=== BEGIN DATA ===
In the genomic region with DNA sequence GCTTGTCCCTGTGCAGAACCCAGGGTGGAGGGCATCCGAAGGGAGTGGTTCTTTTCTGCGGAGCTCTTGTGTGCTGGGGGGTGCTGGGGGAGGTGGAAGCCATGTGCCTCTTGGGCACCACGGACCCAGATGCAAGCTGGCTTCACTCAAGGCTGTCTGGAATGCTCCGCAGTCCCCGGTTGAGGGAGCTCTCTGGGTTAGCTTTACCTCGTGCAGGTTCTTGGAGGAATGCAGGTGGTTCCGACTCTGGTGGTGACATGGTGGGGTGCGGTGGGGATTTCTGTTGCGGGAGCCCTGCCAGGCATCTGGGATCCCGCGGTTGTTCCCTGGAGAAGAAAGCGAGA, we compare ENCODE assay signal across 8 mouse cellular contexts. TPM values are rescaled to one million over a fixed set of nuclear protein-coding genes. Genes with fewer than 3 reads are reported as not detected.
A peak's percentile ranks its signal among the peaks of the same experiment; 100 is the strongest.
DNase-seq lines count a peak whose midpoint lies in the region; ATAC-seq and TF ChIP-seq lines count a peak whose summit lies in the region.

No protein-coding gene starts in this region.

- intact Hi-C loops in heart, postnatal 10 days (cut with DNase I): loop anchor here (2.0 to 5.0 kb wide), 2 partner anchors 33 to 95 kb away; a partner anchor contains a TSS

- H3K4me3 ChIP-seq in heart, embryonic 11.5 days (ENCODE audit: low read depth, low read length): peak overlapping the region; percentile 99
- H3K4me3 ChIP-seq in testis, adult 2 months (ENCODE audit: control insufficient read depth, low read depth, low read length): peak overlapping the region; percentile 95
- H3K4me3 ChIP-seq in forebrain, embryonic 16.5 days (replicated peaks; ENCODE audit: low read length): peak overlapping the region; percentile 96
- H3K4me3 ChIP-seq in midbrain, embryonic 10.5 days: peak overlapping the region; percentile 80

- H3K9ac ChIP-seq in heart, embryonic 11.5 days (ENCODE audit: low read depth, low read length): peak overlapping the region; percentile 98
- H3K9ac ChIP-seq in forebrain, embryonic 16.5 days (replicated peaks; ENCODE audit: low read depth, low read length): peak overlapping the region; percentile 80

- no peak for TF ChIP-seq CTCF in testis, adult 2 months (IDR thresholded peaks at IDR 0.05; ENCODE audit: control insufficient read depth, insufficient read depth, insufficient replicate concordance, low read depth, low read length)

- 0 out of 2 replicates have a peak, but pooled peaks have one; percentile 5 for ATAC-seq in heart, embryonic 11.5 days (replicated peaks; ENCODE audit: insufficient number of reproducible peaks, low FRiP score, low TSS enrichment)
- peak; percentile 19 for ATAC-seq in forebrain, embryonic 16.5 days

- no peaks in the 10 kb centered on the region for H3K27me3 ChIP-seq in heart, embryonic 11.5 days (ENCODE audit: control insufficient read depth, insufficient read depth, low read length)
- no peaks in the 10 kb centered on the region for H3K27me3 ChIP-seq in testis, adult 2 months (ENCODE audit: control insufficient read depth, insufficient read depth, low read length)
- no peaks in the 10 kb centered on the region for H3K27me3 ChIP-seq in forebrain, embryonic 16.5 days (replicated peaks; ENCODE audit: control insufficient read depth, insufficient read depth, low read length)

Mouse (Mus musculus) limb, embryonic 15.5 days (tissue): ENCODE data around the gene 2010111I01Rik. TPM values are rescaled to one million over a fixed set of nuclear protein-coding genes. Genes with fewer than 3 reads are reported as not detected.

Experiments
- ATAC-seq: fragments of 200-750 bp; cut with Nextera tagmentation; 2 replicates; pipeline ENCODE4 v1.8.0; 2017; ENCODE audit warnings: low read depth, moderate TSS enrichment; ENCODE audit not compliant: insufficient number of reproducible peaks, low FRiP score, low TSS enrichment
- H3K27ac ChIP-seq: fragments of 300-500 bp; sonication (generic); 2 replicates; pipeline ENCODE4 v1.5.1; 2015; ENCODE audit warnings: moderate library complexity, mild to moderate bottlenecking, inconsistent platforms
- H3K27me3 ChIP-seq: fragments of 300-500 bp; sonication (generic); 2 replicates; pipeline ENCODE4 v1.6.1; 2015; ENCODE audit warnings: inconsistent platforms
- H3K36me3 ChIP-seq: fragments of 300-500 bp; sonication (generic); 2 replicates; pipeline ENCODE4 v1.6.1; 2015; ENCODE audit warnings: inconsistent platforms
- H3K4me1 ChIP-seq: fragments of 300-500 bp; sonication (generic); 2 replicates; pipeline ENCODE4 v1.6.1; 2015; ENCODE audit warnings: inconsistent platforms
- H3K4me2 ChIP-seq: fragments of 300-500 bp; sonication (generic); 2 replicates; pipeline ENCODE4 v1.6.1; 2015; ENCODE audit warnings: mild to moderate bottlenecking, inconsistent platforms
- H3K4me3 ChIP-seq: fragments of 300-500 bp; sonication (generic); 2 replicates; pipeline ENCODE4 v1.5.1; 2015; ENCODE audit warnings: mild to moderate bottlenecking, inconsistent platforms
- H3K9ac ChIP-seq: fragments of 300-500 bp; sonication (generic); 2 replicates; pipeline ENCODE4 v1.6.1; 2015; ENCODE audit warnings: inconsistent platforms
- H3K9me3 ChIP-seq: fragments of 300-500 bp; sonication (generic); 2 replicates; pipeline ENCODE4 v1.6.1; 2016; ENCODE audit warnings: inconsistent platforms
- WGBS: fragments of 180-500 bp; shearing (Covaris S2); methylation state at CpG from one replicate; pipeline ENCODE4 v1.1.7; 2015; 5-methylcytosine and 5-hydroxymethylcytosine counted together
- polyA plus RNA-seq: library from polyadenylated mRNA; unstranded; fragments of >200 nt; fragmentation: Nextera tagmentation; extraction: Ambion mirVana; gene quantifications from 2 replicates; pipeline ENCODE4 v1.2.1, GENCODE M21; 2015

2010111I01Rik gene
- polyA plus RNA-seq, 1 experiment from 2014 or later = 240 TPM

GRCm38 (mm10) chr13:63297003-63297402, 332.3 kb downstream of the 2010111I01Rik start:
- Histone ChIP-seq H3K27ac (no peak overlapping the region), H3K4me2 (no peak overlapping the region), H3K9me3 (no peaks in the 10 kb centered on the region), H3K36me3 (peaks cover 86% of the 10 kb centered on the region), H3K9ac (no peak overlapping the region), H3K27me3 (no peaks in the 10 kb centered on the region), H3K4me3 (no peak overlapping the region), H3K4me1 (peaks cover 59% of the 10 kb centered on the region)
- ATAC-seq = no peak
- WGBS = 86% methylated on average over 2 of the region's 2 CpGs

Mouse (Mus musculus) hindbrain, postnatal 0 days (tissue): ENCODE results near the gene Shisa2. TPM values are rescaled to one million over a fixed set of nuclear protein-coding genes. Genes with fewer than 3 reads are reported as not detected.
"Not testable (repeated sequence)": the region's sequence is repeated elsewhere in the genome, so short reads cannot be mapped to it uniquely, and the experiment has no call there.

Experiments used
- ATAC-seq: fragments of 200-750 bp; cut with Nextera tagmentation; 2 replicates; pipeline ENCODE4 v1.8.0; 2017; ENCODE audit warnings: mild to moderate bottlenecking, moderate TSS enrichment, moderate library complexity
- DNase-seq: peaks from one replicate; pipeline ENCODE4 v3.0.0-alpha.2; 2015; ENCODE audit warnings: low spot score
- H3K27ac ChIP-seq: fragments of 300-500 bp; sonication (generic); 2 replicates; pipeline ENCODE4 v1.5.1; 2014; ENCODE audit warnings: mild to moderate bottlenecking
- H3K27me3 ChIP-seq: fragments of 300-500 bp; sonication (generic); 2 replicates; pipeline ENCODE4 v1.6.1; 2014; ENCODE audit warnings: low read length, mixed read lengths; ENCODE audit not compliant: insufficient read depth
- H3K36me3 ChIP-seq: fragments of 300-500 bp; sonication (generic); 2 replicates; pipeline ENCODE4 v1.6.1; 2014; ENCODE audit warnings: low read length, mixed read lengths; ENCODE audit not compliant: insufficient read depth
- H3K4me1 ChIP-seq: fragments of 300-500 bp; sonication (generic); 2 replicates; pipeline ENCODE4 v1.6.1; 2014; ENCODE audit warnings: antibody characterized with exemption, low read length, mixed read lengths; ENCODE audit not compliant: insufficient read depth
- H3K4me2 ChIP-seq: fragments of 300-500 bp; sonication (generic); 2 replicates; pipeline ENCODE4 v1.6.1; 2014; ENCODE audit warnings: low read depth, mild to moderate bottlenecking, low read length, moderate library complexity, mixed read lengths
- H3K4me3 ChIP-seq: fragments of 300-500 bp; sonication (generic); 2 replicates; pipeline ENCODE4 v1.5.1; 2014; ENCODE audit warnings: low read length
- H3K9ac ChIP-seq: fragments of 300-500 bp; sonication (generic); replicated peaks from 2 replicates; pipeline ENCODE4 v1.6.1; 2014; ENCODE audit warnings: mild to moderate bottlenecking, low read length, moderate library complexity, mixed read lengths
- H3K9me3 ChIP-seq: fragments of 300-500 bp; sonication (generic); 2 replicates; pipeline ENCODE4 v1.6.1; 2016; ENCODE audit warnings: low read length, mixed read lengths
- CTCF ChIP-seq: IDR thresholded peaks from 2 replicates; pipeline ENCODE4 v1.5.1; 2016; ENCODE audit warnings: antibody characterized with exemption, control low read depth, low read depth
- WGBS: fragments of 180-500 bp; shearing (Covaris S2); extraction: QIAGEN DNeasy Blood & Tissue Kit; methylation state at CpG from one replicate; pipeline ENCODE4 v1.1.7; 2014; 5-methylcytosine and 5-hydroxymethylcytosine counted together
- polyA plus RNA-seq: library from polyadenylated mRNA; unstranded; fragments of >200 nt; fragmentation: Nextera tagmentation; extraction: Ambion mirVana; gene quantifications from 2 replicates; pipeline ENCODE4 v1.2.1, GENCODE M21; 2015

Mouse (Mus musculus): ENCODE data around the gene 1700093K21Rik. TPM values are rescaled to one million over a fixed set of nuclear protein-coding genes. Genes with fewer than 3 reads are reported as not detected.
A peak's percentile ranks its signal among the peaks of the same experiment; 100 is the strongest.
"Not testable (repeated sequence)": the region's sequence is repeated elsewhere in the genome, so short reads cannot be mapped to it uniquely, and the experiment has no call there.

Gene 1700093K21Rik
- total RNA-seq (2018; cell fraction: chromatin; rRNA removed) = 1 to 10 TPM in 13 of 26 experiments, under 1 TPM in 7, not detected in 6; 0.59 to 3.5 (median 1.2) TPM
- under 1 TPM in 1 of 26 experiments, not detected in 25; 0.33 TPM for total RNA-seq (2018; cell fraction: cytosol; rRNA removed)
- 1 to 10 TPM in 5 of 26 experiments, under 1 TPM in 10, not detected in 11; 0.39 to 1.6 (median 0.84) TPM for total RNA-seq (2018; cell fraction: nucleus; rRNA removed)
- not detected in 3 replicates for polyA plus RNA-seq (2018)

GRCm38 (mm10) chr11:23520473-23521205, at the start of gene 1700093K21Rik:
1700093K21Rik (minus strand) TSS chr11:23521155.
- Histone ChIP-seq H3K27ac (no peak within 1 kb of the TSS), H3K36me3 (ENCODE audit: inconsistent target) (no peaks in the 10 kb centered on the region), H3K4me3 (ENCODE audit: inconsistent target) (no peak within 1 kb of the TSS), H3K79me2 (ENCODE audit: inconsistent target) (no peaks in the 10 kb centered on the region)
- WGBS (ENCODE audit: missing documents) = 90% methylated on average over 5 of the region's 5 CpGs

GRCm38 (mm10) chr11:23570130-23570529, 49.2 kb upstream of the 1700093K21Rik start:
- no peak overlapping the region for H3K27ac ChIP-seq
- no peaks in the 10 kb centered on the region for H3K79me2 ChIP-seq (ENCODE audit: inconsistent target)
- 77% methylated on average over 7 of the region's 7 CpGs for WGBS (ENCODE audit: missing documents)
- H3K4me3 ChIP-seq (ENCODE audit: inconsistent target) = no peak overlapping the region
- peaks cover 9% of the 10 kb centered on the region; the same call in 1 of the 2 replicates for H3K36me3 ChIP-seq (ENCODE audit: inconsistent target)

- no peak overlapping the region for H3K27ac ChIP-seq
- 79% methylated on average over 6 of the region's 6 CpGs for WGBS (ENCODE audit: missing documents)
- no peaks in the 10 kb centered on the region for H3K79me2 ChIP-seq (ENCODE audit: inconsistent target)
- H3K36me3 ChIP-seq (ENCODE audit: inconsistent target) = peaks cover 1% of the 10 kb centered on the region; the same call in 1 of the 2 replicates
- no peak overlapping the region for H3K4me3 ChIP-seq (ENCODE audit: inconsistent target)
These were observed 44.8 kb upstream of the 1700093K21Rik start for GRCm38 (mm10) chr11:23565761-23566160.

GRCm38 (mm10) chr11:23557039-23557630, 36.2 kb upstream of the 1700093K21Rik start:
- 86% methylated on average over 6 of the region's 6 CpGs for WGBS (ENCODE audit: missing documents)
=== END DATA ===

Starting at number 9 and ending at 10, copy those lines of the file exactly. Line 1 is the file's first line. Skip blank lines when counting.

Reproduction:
- H3K4me3 ChIP-seq in midbrain, embryonic 10.5 days: peak overlapping the region; percentile 80

- H3K9ac ChIP-seq in heart, embryonic 11.5 days (ENCODE audit: low read depth, low read length): peak overlapping the region; percentile 98